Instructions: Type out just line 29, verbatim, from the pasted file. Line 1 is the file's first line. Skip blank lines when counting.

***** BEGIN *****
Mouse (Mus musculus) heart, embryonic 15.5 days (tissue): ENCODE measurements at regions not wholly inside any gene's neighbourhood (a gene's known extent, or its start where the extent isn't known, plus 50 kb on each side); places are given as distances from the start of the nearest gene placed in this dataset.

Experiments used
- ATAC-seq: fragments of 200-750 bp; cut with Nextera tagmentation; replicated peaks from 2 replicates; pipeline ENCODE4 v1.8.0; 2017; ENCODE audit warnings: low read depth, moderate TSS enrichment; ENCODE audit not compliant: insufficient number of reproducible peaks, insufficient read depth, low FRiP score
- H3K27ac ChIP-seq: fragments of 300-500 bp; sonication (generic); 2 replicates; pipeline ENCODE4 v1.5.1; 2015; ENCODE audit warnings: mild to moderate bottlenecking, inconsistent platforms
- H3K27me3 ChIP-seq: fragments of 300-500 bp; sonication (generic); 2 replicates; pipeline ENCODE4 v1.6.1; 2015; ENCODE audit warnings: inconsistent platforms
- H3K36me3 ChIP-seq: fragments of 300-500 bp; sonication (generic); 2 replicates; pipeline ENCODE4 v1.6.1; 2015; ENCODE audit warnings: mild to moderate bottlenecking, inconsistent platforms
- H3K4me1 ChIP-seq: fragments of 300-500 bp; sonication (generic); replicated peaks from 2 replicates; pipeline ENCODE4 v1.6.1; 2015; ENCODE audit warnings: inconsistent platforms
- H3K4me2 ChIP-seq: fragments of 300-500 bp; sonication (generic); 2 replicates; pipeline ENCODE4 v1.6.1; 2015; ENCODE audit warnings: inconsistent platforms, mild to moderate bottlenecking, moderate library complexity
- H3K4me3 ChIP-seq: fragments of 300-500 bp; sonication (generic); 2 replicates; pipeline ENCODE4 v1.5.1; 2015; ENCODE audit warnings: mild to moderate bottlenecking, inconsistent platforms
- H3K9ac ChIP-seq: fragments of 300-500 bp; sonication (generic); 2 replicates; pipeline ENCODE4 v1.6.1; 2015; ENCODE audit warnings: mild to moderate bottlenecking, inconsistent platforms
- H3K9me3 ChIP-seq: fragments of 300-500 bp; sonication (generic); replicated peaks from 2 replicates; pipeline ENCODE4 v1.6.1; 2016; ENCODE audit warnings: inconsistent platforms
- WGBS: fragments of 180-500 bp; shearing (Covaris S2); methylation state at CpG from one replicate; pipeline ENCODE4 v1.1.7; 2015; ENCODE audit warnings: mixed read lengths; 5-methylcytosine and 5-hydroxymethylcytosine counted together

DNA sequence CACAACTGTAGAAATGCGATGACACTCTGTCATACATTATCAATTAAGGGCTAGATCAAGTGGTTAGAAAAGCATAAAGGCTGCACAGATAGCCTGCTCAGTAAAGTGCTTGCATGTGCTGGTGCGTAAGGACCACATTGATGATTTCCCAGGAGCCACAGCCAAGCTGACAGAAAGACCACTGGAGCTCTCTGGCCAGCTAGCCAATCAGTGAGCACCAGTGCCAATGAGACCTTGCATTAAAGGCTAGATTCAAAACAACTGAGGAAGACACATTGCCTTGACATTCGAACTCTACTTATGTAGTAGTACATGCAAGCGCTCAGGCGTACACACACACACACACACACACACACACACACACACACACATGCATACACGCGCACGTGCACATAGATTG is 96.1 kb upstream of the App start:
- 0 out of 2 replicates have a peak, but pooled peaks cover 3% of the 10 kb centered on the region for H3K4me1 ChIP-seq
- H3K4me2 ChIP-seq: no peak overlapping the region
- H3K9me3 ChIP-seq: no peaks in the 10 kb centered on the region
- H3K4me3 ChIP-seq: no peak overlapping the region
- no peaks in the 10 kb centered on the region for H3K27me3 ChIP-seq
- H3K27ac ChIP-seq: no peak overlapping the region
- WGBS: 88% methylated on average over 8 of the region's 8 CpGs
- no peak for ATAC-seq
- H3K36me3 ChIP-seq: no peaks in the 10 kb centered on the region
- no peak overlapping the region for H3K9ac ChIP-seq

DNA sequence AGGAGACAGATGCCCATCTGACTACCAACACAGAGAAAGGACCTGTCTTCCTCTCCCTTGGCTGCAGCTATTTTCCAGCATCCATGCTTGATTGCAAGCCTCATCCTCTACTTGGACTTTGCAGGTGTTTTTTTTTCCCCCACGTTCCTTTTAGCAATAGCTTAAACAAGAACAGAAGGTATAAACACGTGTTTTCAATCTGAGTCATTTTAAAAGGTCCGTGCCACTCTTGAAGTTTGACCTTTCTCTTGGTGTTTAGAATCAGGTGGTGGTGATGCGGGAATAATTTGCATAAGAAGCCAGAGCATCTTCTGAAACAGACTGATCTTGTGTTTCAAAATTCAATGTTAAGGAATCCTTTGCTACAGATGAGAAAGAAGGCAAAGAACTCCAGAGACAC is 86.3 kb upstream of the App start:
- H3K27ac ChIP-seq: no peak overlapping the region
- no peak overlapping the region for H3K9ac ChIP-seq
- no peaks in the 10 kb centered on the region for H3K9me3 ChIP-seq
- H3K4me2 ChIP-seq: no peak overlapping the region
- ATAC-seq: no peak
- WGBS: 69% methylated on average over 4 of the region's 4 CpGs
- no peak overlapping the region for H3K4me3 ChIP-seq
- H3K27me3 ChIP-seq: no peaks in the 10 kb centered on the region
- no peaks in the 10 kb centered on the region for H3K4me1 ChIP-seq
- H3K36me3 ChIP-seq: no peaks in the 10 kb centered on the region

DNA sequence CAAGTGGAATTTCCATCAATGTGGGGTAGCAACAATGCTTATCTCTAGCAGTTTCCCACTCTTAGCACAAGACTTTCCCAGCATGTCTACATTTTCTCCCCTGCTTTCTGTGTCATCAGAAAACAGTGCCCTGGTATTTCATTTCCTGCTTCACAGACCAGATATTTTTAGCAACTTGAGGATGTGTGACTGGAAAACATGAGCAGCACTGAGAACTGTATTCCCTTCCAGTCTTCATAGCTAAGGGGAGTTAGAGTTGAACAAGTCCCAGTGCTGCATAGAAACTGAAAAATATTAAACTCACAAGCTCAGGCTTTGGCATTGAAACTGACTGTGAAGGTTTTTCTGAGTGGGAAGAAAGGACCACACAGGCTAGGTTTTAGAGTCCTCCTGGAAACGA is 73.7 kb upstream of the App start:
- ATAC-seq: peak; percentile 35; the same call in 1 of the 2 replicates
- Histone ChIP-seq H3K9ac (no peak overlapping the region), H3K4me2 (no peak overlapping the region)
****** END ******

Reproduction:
- ATAC-seq: no peak